Of all the animals that inhabit the clear blue waters of Hawaii, the one most feared yet admired is the shark. There are about forty species that reside in Hawaiian waters, including the Scalloped Hammerhead, Reef Whitetip, Sandbar, and Tiger sharks. These carnivores live near shore and primarily feed on fishes. They are actually thought to improve the ecosystem by removing the injured or sick fish so that the healthy ones may reproduce.
The largest shark living in Hawaii is the Whale Shark, which grows past fifty feet, while the smallest shark is the Pygmy Shark, which is only about eight inches. These Hawaiian sharks are known to have extremely developed and sharp senses. They can detect prey from extreme distances, smelling or hearing them at a range of two miles. They can even detect them by faint electrical fields using their ampullae of Lorenzini. Most sharks detect humans in the water before we detect them. Sharks rarely attack and pose little threat to humans. However, if they are provoked then they may respond in defense. The most aggressive sharks near the Hawaiian shore are the Tiger and Galapagos Sharks. Don't fret -- it is very unlikely to get attacked by a shark. Out of the 7.4 million Hawaiian visitors, only eight shark attacks have occurred in the year 2007. Drowning is a much larger threat in Hawaiian waters; there has been an average of sixty drownings every year.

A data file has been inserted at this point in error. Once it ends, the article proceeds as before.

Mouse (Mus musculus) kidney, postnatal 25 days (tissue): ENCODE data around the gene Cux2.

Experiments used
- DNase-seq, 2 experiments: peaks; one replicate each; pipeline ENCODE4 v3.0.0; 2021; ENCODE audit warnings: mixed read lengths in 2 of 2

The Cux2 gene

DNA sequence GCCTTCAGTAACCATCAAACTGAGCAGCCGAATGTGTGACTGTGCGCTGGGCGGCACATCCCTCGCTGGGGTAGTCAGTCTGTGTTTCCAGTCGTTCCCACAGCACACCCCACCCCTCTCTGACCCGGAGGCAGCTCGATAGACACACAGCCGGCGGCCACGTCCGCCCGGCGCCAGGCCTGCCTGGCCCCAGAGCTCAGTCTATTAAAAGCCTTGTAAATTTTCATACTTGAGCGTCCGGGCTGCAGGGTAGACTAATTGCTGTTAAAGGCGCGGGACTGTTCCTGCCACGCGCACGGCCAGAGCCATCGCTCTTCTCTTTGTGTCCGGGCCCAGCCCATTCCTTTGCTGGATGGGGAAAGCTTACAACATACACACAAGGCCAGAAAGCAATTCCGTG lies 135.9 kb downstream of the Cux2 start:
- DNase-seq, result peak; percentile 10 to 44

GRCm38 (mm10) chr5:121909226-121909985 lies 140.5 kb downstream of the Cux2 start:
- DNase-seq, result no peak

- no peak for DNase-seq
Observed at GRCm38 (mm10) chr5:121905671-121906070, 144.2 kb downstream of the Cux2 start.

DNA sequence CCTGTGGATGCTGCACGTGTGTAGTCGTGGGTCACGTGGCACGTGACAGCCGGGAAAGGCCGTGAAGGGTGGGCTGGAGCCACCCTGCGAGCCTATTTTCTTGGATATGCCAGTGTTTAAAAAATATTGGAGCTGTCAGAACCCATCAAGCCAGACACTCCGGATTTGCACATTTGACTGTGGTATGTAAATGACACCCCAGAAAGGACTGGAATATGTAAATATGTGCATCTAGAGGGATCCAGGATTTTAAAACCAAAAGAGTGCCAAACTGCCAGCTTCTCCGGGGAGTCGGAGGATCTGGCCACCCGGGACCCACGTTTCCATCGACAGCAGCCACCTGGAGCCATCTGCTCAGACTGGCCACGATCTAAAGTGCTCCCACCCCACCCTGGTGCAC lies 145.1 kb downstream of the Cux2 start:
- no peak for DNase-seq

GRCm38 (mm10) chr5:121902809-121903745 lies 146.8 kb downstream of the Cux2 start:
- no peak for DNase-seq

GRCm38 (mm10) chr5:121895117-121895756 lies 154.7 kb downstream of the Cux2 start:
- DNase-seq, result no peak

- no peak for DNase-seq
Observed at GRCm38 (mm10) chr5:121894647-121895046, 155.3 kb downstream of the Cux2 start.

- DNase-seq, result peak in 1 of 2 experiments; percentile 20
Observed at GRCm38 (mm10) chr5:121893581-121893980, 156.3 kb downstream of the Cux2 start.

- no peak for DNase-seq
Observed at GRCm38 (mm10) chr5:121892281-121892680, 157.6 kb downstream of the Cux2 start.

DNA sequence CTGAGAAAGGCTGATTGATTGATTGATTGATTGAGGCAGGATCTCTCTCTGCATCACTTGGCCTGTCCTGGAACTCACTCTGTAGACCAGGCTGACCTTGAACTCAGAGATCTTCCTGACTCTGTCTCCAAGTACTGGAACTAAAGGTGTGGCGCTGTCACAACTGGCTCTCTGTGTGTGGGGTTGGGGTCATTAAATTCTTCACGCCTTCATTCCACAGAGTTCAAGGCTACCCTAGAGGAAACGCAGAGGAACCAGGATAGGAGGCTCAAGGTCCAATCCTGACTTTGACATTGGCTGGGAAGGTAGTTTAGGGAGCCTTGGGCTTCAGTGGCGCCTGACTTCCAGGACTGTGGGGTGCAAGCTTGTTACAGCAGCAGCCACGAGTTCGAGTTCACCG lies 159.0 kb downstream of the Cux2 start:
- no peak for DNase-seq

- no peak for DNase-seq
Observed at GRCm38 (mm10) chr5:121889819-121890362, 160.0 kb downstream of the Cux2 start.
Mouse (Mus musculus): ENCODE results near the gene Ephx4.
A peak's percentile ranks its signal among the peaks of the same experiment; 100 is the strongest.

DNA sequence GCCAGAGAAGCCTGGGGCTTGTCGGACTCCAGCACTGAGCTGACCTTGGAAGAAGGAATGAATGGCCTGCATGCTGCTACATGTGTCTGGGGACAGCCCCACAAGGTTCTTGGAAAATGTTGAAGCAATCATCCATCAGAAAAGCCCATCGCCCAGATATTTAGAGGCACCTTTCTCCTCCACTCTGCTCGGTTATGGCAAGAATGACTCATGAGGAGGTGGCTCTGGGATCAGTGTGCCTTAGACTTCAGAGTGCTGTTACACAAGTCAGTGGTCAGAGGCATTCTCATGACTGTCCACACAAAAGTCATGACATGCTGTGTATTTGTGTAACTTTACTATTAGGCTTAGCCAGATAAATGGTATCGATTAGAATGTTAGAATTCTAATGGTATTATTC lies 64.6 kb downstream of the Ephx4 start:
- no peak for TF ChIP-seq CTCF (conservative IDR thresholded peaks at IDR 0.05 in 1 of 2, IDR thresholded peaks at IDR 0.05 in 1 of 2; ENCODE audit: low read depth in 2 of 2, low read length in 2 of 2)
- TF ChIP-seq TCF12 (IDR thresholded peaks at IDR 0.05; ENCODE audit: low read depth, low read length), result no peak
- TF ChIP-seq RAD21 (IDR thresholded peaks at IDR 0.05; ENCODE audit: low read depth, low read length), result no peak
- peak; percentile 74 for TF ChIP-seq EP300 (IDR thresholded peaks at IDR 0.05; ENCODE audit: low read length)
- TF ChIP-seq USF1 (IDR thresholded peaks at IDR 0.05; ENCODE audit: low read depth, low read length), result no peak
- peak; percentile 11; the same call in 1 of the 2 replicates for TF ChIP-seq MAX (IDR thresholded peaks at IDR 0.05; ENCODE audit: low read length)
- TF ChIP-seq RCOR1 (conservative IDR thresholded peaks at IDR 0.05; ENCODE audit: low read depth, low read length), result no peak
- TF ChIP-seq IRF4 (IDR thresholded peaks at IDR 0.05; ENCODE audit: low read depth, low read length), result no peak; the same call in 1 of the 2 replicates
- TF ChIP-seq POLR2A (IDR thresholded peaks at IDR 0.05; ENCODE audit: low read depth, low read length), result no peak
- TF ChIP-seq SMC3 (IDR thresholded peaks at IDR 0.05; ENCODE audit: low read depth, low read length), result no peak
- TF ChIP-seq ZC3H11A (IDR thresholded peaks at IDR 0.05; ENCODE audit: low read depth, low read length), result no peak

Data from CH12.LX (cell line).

There are many possible reasons why a shark would attack a human. First off, it is their natural environment, which is home to numerous prey such as seals, baby humpback whales, and sea-turtles. In many cases, sharks mistake us as a prey, and launch an attack. You can avoid any shark threats by never swimming alone, avoiding excessive splashing, and being alert. A great way to see these sharks in their natural environment is by going on Hawaii Tours.